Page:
The following is an excerpt from my upcoming book, Soteriology Simplified.
Notice Paul’s declaration in Romans 1:16-23:
16 For I am not ashamed of the gospel of Christ, for it is the power of God to salvation for everyone who believes, for the Jew first and also for the Greek. 17 For in it the righteousness of God is revealed from faith to faith; as it is written, “The just shall live by faith.” 18 For the wrath of God is revealed from heaven against all ungodliness and unrighteousness of men, who suppress the truth in unrighteousness, 19 because what may be known of God is manifest in them, for God has shown it to them. 20 For since the creation of the world His invisible attributes are clearly seen, being understood by the things that are made, even His eternal power and Godhead, so that they are without excuse, 21 because, although they knew God, they did not glorify Him as God, nor were thankful, but became futile in their thoughts, and their foolish hearts were darkened. 22 Professing to be wise, they became fools, 23 and changed the glory of the incorruptible God into an image made like corruptible man — and birds and four-footed animals and creeping things.”
Paul says the gospel of Christ is the power of God to salvation for everyone who believes. Clearly revelation is at least one component of the gospel that is the power of God to salvation to everyone who believes. It can also be argued that human reasoning as seen in the phrase, “to everyone who believes” is affected by the revelation brought about by and contained in revelation through the proclamation of this gospel of Christ. The gospel is the power of God unto salvation for everyone who believes. This is a powerful statement. The gospel is that which is revealed in the Word of God that declares the Work of God where salvation is concerned. This revelation demands a response of belief on the part of the hearer. That is why Paul says he was commissioned to preach in the first place.
Paul continues, “For in it (the gospel) the righteousness of God is revealed from faith to faith; as it is written, ‘The just shall live by faith.’” What does the statement “from faith to faith” mean here? “From faith” is a direct reference to God’s righteousness and His faithfulness to do what He has promised He would do. “To faith” is a reference to man’s response to God’s faithfulness, which always precedes man’s response in faith. God’s righteousness is revealed in His faithfulness to keep His promises even when men do not keep up their end of the covenant God has established. So it is clear that faith is a response from men to God’s faithfulness that has been demonstrated to them over and over again. The point here is simple. While man is unquestionably depraved, the extent of his depravity is what is at question and the answer the Calvinists posit does not seem as solidly etched in Scripture as they suggest.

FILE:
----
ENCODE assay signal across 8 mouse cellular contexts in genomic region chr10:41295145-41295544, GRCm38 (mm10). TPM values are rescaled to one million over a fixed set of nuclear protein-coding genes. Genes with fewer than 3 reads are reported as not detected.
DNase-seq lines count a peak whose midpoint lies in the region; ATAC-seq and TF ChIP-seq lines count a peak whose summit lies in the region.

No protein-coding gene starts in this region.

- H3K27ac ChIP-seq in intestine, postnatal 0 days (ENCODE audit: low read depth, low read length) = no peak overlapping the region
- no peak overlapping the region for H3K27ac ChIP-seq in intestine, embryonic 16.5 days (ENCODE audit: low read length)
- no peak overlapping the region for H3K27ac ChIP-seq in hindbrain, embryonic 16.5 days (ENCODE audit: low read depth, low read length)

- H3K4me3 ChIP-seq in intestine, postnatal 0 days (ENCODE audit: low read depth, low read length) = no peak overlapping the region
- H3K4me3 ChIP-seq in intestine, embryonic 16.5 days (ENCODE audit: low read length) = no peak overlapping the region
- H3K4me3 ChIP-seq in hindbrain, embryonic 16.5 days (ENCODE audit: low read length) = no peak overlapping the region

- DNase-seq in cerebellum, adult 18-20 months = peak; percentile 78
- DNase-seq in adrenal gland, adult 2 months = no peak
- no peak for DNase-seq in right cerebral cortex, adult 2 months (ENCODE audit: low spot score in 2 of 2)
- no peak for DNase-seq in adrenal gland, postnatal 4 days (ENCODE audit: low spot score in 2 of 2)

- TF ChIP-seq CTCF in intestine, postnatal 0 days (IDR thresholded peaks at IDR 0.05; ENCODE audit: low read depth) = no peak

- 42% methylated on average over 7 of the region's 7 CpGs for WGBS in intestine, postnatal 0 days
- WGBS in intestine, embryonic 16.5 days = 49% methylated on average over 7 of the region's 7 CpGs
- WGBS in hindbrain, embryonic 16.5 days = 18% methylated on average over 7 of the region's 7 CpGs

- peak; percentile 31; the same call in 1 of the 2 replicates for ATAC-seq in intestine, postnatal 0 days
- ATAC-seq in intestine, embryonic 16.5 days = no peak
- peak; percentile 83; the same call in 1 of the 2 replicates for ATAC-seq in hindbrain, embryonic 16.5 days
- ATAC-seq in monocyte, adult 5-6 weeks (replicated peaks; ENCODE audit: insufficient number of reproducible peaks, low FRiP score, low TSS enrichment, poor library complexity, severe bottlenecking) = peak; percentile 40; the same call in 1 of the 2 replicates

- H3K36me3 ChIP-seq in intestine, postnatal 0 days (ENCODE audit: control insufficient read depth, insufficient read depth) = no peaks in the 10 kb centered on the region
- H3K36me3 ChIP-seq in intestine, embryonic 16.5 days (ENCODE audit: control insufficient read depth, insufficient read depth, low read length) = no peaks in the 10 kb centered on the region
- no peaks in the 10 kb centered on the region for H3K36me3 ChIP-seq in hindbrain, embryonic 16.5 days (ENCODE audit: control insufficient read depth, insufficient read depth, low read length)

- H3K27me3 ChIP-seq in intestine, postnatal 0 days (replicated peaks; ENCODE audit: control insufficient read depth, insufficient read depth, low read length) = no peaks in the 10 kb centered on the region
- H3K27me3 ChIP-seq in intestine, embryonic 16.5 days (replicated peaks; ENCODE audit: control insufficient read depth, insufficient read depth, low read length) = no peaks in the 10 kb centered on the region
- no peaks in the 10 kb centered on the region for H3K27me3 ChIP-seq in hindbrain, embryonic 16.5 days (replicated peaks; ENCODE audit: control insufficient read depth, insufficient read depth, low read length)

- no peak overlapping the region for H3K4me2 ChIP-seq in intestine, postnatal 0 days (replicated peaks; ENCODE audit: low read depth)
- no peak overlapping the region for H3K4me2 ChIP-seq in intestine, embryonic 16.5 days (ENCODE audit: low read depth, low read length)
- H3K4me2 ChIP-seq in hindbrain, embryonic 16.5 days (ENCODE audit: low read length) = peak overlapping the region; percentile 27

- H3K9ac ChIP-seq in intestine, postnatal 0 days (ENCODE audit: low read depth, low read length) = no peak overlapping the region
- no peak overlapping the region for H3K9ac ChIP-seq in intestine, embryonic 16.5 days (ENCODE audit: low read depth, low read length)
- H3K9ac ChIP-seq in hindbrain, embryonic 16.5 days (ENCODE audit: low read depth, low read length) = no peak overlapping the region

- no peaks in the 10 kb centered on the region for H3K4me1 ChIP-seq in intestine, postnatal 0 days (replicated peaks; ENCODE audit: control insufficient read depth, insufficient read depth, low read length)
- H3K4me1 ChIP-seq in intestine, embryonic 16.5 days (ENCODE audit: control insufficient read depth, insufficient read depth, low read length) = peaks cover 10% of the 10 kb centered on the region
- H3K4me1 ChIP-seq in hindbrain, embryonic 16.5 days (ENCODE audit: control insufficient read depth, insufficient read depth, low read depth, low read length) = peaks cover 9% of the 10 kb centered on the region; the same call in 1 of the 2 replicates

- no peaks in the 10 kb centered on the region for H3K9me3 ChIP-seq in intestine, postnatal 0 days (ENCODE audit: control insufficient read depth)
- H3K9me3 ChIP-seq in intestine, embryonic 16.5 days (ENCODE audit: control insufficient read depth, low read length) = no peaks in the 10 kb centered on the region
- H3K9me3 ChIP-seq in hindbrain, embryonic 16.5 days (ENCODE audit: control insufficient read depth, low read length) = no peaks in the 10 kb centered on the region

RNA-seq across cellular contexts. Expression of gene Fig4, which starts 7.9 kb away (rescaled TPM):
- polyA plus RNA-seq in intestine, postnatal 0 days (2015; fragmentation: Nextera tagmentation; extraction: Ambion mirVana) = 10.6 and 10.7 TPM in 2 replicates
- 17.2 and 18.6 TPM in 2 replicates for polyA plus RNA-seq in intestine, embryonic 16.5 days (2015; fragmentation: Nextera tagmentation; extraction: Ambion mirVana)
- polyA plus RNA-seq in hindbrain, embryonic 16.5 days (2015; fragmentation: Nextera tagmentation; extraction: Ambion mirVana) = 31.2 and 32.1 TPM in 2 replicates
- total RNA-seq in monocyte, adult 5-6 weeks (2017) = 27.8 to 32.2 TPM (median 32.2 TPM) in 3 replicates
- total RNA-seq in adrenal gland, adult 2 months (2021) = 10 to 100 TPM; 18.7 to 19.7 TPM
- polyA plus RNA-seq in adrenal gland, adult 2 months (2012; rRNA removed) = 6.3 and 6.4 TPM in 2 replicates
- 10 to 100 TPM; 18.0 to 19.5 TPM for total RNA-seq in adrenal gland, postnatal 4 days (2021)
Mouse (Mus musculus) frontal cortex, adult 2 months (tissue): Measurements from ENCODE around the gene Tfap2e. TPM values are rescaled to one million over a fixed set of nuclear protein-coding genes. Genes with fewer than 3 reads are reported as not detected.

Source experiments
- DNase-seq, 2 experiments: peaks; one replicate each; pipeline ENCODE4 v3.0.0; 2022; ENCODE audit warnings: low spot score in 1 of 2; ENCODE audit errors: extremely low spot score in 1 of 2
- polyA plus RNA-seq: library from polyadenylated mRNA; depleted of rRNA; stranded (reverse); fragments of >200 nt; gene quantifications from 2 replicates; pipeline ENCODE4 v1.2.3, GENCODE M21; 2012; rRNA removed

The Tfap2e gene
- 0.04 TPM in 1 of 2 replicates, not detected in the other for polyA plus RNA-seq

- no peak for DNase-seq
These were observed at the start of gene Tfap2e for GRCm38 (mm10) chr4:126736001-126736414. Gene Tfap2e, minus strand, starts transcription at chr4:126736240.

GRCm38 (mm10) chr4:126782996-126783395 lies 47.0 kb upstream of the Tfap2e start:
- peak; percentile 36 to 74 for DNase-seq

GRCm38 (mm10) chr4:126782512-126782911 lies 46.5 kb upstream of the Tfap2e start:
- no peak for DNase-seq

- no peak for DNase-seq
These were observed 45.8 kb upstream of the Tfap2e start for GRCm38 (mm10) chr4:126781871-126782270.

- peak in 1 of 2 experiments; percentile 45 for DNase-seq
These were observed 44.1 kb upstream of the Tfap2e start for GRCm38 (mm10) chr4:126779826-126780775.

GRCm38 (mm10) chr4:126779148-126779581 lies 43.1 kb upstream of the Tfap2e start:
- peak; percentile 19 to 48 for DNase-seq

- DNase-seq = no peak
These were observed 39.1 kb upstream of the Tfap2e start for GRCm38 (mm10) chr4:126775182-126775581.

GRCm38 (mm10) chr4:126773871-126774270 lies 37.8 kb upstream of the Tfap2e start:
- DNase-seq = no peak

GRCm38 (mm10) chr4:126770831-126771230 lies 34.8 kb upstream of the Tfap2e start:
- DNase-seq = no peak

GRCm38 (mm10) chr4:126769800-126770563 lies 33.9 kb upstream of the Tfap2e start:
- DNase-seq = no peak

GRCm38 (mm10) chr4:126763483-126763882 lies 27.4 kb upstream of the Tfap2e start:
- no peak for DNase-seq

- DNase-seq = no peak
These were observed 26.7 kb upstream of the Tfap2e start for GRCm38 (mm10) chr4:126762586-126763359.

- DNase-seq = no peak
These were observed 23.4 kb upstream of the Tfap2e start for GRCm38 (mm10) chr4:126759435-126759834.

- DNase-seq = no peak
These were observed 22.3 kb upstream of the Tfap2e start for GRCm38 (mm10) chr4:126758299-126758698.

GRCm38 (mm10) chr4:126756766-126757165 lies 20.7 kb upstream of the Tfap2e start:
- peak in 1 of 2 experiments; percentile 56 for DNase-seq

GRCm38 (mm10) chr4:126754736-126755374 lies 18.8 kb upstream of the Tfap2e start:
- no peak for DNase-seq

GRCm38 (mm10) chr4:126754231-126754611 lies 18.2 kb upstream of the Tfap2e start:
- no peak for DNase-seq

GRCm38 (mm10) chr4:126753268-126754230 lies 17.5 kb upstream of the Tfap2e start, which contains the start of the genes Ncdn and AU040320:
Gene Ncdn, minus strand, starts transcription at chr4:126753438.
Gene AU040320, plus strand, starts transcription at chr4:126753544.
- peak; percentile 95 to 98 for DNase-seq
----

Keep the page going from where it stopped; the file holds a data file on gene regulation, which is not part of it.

There is another issue that questions the validity of total depravity and inability. It is not an issue of man’s sinful disposition and his lost state apart from Christ. The issue is not even man’s ability to respond to God’s initiative of salvation. A real issue of contention can be seen in God’s ability, or a lack thereof, to reveal Himself to sinful man in this sinful state posited by Calvinism itself. Calvinists contend that sinful men are dead in their trespasses and sin and therefore are incapable of responding to God in any form or fashion apart from God’s sole initiative in regeneration and efficacious calling. In order for God to reveal Himself to man, He must first change this sinful state. Sinful man must be “born again” or “born from above” before he can even respond to God’s provision of forgiveness, which was brought about by Christ’s sacrificial death on the cross. To the Calvinist regeneration by necessity must precede conversion. This tenet is central to the doctrine of Reformed Theology: “regeneration precedes faith… We do not believe in order to be born again; we are born again in order to believe.” The doctrine of total depravity and man’s utterly lost state and his inability to come to Christ form the chief cornerstone upon which the Doctrines of Grace stand. The discussion of the relevance and the relationship between revelation and reason is crucial to the validity of the tenets that the Doctrines of Grace put forward.